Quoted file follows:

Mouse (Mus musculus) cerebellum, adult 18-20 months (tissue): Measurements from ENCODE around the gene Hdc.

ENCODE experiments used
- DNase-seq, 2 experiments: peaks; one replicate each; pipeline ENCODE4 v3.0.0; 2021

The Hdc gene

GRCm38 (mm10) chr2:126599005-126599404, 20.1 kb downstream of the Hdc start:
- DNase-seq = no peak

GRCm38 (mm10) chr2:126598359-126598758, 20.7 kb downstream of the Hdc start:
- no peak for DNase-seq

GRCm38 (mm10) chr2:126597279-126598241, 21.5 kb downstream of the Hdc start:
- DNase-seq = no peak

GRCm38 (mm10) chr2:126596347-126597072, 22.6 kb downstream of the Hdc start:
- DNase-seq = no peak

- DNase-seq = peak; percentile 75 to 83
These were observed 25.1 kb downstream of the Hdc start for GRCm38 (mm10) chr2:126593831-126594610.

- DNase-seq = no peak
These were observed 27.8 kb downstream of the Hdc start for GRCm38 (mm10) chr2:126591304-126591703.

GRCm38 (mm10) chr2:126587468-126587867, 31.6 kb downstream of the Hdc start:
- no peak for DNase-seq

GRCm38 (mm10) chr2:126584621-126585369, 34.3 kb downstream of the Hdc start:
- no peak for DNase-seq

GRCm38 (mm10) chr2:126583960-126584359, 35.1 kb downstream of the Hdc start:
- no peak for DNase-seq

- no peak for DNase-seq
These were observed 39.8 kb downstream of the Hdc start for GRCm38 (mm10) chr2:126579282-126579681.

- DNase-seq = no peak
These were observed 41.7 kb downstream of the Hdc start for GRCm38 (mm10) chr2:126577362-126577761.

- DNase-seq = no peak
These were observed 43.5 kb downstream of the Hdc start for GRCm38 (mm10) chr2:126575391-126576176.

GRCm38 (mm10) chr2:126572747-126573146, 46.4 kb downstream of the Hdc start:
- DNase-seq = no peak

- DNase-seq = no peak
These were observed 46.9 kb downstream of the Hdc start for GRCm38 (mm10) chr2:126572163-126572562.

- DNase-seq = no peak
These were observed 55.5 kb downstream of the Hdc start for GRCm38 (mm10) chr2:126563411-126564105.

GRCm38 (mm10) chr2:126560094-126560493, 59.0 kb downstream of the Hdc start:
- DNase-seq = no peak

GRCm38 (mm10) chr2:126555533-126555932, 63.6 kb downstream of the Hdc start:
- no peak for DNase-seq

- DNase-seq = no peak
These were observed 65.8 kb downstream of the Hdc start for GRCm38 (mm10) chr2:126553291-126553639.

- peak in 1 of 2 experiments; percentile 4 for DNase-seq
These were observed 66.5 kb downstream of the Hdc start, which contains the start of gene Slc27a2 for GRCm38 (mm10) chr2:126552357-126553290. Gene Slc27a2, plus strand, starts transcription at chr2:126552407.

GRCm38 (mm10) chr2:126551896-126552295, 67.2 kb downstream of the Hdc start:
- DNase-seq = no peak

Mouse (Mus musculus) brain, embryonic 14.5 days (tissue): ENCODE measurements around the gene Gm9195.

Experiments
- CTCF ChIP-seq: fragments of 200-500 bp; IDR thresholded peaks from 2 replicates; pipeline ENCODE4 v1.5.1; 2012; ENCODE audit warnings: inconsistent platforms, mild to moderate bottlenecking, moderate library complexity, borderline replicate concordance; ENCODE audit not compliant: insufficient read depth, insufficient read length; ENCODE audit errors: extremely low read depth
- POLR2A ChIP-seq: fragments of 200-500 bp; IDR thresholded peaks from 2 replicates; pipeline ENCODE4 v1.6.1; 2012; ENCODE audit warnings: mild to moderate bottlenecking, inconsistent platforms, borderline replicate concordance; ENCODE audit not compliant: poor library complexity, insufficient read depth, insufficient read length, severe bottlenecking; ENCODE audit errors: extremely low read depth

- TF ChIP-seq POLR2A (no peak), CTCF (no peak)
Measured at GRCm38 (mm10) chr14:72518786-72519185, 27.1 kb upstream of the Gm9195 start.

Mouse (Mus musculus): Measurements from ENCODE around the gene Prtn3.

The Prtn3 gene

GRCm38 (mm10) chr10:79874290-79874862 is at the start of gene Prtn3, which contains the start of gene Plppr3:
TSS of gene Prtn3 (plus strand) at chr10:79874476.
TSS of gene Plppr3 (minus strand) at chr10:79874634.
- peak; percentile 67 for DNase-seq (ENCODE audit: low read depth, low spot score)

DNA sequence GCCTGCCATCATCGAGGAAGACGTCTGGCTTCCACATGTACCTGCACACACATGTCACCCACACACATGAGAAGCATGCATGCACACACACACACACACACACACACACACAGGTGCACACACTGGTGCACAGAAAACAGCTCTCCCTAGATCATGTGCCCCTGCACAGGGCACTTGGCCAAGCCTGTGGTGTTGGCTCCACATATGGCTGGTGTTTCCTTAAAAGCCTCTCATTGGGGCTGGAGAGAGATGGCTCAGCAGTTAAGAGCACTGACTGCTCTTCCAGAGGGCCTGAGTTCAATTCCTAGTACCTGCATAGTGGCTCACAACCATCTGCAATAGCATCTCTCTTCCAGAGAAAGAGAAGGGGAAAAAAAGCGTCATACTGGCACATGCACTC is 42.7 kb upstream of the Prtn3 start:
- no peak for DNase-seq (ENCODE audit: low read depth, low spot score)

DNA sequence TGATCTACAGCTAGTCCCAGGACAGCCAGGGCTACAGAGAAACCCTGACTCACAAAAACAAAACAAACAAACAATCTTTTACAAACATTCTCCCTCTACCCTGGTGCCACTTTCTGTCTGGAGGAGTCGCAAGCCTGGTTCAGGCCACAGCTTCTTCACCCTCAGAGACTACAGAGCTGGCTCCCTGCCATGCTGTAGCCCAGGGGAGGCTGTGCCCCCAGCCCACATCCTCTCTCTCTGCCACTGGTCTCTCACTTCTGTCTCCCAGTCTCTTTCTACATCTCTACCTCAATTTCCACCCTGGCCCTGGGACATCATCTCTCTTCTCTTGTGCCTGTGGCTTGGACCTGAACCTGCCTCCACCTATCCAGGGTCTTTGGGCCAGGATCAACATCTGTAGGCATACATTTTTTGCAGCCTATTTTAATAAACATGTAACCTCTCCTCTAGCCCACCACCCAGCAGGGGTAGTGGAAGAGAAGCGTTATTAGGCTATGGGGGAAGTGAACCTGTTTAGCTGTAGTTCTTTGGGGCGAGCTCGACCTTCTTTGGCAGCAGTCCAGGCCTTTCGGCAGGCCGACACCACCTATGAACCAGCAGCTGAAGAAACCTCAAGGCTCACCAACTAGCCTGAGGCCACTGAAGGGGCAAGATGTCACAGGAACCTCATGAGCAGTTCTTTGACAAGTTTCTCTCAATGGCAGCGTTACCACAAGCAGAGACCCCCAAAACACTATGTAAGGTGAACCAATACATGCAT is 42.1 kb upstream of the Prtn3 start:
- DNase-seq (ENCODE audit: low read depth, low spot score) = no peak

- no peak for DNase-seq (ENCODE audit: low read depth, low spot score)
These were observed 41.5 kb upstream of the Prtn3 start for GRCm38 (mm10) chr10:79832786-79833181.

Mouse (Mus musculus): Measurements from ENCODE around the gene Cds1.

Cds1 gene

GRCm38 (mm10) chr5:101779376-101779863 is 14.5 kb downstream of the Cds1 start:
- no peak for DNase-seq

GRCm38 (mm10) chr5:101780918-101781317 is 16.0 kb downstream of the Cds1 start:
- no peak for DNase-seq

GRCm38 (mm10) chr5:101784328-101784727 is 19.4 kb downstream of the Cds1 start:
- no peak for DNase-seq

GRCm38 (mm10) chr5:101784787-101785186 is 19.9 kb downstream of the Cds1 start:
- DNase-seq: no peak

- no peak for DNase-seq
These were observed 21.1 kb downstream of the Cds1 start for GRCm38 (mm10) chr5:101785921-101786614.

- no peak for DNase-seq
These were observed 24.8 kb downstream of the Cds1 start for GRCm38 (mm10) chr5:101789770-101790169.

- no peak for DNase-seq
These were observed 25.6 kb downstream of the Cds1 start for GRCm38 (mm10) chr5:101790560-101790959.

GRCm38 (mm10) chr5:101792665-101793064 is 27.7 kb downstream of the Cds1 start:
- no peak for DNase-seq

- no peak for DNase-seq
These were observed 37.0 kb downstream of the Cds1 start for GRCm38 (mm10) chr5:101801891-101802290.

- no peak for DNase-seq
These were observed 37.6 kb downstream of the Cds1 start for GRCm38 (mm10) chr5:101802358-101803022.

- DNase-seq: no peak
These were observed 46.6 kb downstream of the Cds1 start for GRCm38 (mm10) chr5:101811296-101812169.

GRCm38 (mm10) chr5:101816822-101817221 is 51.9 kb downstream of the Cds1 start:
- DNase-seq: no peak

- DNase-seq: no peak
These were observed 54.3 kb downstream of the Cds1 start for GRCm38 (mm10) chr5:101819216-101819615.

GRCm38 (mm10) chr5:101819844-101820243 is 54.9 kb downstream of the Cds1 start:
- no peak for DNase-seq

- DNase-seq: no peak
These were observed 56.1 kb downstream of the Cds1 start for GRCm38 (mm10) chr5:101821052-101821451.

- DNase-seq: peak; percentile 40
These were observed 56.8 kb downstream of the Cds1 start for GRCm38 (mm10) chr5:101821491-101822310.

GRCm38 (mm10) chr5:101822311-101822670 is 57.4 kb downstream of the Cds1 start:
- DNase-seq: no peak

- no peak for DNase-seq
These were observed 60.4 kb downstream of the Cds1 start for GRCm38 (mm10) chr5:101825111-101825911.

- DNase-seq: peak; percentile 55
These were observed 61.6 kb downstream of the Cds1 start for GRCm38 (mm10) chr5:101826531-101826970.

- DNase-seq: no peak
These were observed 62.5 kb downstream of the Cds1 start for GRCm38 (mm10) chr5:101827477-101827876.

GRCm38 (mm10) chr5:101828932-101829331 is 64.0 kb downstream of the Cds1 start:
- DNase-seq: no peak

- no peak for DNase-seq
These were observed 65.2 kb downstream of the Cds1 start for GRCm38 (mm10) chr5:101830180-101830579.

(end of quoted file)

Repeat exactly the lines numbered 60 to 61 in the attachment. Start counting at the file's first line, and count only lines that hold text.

- DNase-seq (ENCODE audit: low read depth, low spot score) = no peak

- no peak for DNase-seq (ENCODE audit: low read depth, low spot score)